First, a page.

MARCH 6 — Dear parents who are super anxious about ensuring your children get into a “good” school,
When it comes to being cutting-edge and innovative, I have it on good authority that education ranks more or less on the same level as coal-mining.
Thus the more-than-occasional mad kiasu rush to “get our kids in the best schools” may end up being like rushing to book a holiday in Port Dickson: The place is out-dated to a fault, there’s really no need for haste, the beach will always be there, it’s not exactly 6-star scenery and, heck, there are many alternatives to PD.
If an alien from Alpha-Coney-Doggy-Centauri invented a time machine, came to Earth and visited our planet 100 years ago, s/he or it would notice that only two things have remained “constant” throughout the centuries: Religion and — yes you guessed it — schooling.
In school, using apps for teaching/learning is considered “innovative” but upon completing school (or just about any time other than at school), the Web or Cloud is as optional as water.
In school (and even universities), online assessment is almost taboo and face-to-face evaluation is secondary. In the “real world”, you have seven seconds across a table or room — not two hours in an exam room — to make a good impression.
Seriously, I’m not the only who’s saying that putting kids through school can be like deciding to take out everything fresh, creative, real-world and “dynamic” about them.
The best thinkers in the world will also confirm that the “best thinkers” in the world are none other than children. They’re the most enthusiastic, the most inquisitive, the most experimental, the most fun-loving — and yet schools and adults have the audacity to teach them how to think?
At the very least, let’s not “rush” into it?
An early gap year
Malcolm Gladwell even proposed that maybe it’s not such a bad idea for our kids to skip a year of school i.e. attend Standard 1 when aged eight (not seven) or take a year off after Standard 6 and join Form 1 later.
Unless you have serious child-minding logistic problems, I’d recommend this too. Just let your seven-year-old child study “informally” for a year, then enrol them at a later date.
If the school won’t allow an older kid into a given level, why, just look for another school which will (as I said, plenty of options). The parents of reigning world chess champion Magnus Carlsen even took the entire family off the grid for a whole year. Just travel, relax and just bloody live for a change.
What are the pros of doing this early “gap year”? First, you’re saying No to this very arbitrary system of institutional conveyor-belt education which shoves every seven-year-old into Primary 1, which declares that every kid has to develop in exactly the same way, learn exactly the same things, and be tested in exactly the same tests, the non-compliance of which suggests that said kid “isn’t good enough.”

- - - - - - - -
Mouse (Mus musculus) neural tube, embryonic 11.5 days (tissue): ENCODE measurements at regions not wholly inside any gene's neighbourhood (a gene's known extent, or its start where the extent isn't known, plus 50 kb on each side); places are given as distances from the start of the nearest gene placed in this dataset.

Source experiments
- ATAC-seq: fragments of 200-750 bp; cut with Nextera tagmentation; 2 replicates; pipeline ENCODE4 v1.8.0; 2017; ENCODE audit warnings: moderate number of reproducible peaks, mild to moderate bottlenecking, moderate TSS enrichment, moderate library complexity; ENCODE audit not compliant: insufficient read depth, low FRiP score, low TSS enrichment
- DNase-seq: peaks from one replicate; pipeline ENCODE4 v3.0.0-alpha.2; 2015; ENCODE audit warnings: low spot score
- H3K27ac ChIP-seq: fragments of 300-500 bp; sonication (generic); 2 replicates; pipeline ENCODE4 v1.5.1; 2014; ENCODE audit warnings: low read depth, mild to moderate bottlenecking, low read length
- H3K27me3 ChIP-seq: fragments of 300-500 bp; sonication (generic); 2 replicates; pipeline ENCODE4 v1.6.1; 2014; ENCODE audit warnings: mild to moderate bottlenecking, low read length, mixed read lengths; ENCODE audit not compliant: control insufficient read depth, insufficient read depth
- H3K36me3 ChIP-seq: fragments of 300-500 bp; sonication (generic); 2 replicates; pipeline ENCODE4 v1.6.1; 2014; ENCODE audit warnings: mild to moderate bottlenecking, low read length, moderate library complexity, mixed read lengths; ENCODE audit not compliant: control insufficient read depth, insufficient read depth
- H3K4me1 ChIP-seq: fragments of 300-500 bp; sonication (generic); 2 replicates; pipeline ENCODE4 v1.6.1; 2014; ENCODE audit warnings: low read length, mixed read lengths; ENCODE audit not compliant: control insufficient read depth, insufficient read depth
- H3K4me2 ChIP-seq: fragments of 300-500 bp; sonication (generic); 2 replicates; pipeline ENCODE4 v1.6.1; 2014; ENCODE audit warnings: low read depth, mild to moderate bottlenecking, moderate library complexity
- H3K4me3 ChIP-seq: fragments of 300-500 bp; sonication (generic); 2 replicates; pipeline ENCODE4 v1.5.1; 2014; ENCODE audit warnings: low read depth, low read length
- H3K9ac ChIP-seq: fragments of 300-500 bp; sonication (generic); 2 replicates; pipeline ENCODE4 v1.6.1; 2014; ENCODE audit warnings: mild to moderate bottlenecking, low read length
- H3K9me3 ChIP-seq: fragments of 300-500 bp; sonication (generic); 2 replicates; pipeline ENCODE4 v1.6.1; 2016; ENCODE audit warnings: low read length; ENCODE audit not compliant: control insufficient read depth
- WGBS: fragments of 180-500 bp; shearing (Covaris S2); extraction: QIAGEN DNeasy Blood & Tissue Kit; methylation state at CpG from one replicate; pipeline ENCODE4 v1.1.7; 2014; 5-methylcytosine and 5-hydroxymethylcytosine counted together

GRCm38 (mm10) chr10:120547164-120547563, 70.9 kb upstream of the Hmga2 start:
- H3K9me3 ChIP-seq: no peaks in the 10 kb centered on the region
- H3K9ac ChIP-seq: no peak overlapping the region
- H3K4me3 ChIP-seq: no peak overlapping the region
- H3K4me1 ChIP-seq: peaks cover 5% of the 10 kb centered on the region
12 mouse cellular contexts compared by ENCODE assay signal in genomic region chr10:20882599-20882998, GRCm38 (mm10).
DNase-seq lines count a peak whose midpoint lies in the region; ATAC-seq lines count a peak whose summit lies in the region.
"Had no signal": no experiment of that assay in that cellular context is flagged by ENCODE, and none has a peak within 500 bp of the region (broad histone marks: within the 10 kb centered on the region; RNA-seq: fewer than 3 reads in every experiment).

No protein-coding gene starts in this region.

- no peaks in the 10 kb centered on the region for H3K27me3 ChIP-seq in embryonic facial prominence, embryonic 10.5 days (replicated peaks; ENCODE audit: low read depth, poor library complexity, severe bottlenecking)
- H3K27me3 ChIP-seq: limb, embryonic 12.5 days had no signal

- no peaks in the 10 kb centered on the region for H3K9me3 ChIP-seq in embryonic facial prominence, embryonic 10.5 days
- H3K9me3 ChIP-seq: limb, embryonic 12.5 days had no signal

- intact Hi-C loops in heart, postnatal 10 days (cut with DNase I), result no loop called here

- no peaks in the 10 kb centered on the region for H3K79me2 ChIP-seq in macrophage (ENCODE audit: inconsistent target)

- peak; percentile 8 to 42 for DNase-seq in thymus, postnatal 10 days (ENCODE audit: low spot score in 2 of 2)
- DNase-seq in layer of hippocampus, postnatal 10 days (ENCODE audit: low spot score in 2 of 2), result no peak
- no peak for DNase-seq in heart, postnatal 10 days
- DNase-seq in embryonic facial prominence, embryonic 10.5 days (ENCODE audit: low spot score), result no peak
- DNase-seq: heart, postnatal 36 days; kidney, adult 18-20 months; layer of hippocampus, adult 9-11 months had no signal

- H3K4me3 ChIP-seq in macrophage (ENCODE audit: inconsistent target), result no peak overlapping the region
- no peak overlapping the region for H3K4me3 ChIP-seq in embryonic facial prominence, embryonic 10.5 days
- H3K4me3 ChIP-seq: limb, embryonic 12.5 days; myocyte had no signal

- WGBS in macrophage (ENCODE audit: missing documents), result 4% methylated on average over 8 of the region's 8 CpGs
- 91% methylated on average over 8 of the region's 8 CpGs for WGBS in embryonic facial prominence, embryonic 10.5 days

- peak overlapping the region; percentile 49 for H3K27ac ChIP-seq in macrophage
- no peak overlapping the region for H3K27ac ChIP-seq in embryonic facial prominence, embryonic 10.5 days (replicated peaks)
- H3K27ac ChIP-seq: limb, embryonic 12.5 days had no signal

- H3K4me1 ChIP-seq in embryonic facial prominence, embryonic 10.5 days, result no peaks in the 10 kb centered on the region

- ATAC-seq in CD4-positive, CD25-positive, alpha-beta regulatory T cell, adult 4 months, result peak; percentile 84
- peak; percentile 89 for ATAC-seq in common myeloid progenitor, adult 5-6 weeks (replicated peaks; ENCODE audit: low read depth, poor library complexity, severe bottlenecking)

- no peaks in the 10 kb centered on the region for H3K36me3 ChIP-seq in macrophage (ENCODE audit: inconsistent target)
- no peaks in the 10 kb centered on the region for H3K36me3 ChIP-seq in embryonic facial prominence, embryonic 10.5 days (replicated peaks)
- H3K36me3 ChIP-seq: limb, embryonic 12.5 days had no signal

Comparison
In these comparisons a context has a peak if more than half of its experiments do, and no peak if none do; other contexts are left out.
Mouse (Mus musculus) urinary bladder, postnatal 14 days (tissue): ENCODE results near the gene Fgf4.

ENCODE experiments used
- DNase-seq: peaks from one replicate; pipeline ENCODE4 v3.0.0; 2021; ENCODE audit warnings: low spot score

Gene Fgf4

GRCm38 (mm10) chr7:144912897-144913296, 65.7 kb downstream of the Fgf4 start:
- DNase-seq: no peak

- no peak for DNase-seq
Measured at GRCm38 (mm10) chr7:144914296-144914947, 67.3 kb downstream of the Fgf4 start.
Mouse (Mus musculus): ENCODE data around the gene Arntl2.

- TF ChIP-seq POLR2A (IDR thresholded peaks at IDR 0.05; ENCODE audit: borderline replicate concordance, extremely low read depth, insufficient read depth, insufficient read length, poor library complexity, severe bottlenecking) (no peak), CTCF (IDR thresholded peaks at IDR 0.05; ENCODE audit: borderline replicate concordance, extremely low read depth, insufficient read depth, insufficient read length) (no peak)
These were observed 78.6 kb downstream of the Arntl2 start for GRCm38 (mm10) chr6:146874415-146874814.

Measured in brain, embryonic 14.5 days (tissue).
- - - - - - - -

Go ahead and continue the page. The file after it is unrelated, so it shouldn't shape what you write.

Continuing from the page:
Secondly, you give your child an extra year or two to develop intellectually. Thirdly, who knows, it may just dawn upon you that other alternatives (e.g. home-schooling, online-learning, personal tutoring, etc.) may be preferable (see Note 1).
At the end of the day, as a parent, you’re stepping back and truly deciding what’s best for your kid. And that’s hardly a bad thing, innit?
True love of learning = Better EQ
Am I saying we should close down all our schools? Hell, no.
Great education is like great conversation. The details matter, but not as much as the growing relationship between the two speakers.
What’s truly important about education is whether a student is a) growing to appreciate the subject, b) more capable at performing real-world tasks and c) able to interact with people well d) thinking more and more like a scientist (or entrepreneur or philosopher and so on).
So this gives us a clue as to the top criteria for picking a school: How caring are the teachers? How passionate are they about nurturing the love of learning in the students? Ironically, this could take the form of NOT being so “obsessed” about scoring As and distinctions.
If I was God I’d clear out all the clouds and write this in the sky : ’Scoring the highest in class’ should really be the lowest priority of education. As long as students don’t flunk their studies, there’s really no need to “idolise” your exams and assignments.
Also, when a child learns out of joy and fulfilment (as opposed to “because I’ll be seen as a loser if I don’t get #1 in class”), s/he builds far higher EQ than otherwise. It’s a sad and commonplace thing to see “top-performing” students behave in an emotionally fragile and infantile manner. Even worse are the occasional suicides from the pressure of studying.
But a suicide never happens over a day or even a week. It takes a whole lifetime of being part of a system which seeks to churn out success-obsessed subjects for the marketplace. If we’re not careful as parents, we’ll be throwing our children into the very jaws of this monster.
Without denying that institutionalised education has value (and is to some extent “necessary”), for the love of all things blue, at the very least let’s not rush into it?
Note 1: Gladwell admonished kids to get into school at a later age because this would give them an edge brain-wise vis-à-vis other kids i.e. a 14-year old may perform better in Form 1 than a 13-year-old. I’m fine with that kind of rationale, but I also think the very act of waiting (when everyone’s going faster faster faster) brings its own advantages.
* This is the personal opinion of the columnist.